Paul’s lack of qualification here has been cause for concern among both lay readers and scholars. As Leander Keck writes in his commentary Romans, “It is not the opaqueness of this passage that has distressed and divided interpreters but its clarity.”

Is Paul arguing that the proper Christian response to mistreatment is not revolution but obedience? And is our only hope the eschatological righting of wrongs on the other side of this life? Yes, that eschatological picture is important, but Paul has more in mind. His words about submission to authority must be read in light of a much larger context.

First, we have to look at Paul’s study of Pharaoh. His use of the Pharaoh narrative is almost universally ignored in studies of Romans 13, but it provides essential groundwork for a biblically informed theology of policing. Paul writes:

For the scripture says to Pharaoh, “I have raised you up for the very purpose of showing my power in you, so that my name may be proclaimed in all the earth.” (Rom. 9:17)

According to the apostle, God is glorified through his judgment of wicked kings. Pharaoh was involved in the economic exploitation, enslavement, and harsh treatment of Israel, and God removed him because of his unjust and tyrannical rule.

As Paul notes, God’s destruction of Pharaoh is enacted partly through Moses. The story of Pharaoh, then, gives us an example of God removing authorities through human agents. More to the point, Paul’s interest in that story shows that his prohibition against resistance is not absolute.

Second, we have to understand Paul’s view of the state. Although Paul’s words to individuals have received the bulk of attention for exegetes, his comments about the state provide a fuller picture.

Paul’s call for submission to the state is grounded in a description of what the state itself should do:

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For rulers are not a terror to good conduct, but to bad. Do you wish to have no fear of the authority? Then do what is good, and you will receive its approval; for it is God’s servant for your good. But if you do what is wrong, you should be afraid, for the authority does not bear the sword in vain! (Rom. 13:3–4)

In order to make sense of these words about the sword, we need to understand that in Paul’s time, soldiers performed a policing role. They were an “organized unit of men under official command whose duties involved maintaining public order and state control in a civilian setting,” writes Christopher J. Fuhrmann in Policing the Roman Empire. Although soldiers didn’t function exactly like modern police officers, they were in effect the closest thing to a police force.

In verses 3 and 4, Paul focuses on the authorities, not the officers themselves. He seems to recognize that a soldier’s attitude toward city residents will be determined in large part by those who give the orders. The problem, if there is one, does not reside solely with those who bear the sword but with those who direct it. In other words, Paul’s focus here is not on individual actions but rather on power structures.

A careful student of Paul might object to this interpretation by pointing to verse 3, where Paul says that rulers (who control the police) are not a terror to those who engage in good conduct. He states this as a fact. However, given God’s ability to judge nations and rulers for corrupt practices, it’s evident that Paul is talking about an ideal. His mandate to “do what is good” presupposes that rulers themselves are discerning the difference between right conduct and wrong conduct. That presupposition is key.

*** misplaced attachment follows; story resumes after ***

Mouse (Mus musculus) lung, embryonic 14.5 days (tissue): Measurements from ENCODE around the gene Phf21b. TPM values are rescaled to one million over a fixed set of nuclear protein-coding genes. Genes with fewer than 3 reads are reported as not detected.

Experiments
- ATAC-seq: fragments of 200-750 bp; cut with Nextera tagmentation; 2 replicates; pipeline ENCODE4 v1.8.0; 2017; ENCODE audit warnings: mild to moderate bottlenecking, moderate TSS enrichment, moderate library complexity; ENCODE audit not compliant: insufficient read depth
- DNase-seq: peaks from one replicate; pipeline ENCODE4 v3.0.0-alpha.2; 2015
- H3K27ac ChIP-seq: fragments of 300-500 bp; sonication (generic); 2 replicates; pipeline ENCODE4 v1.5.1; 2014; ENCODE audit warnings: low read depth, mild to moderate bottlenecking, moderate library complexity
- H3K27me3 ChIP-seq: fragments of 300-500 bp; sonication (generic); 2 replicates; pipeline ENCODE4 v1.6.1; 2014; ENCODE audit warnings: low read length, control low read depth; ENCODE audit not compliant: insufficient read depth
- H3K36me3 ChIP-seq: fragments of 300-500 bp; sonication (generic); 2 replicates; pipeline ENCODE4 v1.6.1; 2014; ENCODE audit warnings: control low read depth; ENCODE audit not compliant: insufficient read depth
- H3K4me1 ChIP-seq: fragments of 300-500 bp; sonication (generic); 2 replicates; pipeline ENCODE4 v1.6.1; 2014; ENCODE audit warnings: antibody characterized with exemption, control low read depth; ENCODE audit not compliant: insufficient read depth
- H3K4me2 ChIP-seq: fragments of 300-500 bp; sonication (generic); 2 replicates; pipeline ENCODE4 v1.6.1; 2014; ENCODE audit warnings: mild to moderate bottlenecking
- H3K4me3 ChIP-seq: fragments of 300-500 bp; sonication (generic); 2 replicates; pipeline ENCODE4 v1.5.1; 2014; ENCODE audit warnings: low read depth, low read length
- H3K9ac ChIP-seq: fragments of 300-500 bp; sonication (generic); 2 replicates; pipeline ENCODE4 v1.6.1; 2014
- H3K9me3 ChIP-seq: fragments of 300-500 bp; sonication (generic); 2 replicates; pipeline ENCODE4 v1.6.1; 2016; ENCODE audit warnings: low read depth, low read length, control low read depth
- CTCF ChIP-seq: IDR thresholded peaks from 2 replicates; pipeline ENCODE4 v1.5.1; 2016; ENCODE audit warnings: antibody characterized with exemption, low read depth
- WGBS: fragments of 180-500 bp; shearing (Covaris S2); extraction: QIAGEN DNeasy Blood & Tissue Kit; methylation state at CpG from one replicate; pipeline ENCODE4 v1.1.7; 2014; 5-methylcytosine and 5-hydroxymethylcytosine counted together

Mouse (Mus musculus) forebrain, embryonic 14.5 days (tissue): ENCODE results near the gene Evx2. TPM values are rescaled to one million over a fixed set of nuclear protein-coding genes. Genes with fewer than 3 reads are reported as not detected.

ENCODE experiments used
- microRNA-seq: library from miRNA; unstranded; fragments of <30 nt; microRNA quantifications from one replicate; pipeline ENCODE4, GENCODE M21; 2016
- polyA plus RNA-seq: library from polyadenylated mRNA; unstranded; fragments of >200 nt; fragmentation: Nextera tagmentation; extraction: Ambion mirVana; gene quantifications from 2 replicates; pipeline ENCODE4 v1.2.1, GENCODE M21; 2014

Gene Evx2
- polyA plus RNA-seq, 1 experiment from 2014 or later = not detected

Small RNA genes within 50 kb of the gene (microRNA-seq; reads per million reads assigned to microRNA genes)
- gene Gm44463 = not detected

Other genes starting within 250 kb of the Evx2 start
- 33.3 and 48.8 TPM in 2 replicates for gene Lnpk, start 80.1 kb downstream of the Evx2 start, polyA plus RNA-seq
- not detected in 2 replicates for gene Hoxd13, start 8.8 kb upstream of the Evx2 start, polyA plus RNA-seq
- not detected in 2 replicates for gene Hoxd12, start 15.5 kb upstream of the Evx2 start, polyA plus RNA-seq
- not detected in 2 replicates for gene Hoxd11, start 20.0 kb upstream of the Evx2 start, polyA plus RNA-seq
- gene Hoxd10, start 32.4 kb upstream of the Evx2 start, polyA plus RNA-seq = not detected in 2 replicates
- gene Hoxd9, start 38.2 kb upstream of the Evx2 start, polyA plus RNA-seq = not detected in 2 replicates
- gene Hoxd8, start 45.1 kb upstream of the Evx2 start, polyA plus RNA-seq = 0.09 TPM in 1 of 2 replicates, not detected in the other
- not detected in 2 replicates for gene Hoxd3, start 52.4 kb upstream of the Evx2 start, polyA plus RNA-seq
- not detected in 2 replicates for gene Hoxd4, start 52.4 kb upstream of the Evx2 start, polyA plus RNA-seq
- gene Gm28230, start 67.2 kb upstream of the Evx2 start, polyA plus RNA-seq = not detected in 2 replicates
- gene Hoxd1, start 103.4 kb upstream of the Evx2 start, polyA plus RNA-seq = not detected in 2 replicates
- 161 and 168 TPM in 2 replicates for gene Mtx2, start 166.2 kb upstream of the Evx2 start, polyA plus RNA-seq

Clearly, Paul knows that some rulers are a terror to those who are good. His study of Pharaoh in chapter 9 makes that manifest. In chapter 13, Paul goes on to outline rulers’ responsibilities without directly addressing the problem of evil rulers. In this larger context, we are free to fill in the gap with his reference to Egypt and the wider biblical account.

What, then, does Paul’s focus on power structures mean for today? The application seems pretty apparent. In America, we have to face the fact that racism has been founded on corporate, institutional sin and fueled by the policing power of the state. Over the course of centuries, not decades, our government has crafted laws that were designed to disenfranchise black people. These laws were then enforced by the state’s sword.

By the logic of Paul’s theology, the same government that creates civic structures has a responsibility to discern what is just, undo any injustices, and right the wrongs of the system. It also follows that we as Christian citizens have a civic duty to hold these rulers or elected officials responsible for the actions of their agents or officers.

Paul’s view of policing grows too out of a Christian theology of persons. This theology reminds us that God is our maker, and the state is only a steward or caretaker. It did not create us, and it does not own or define us. With that in mind, we are being the Christians God calls us to be when we remind the state of the limits of its power.

Taken together in the larger narrative of the Old and New Testaments, Paul’s words point in a clear direction. Yes, he does speak to the Christian’s responsibility to obey the government. That’s fine. We don’t want anarchy. And yes, he invites us to recognize the potential goods of government. But these words on submission come in the context of his broader exhortation, calling governments to justly steward their power.

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Source: Christianity Today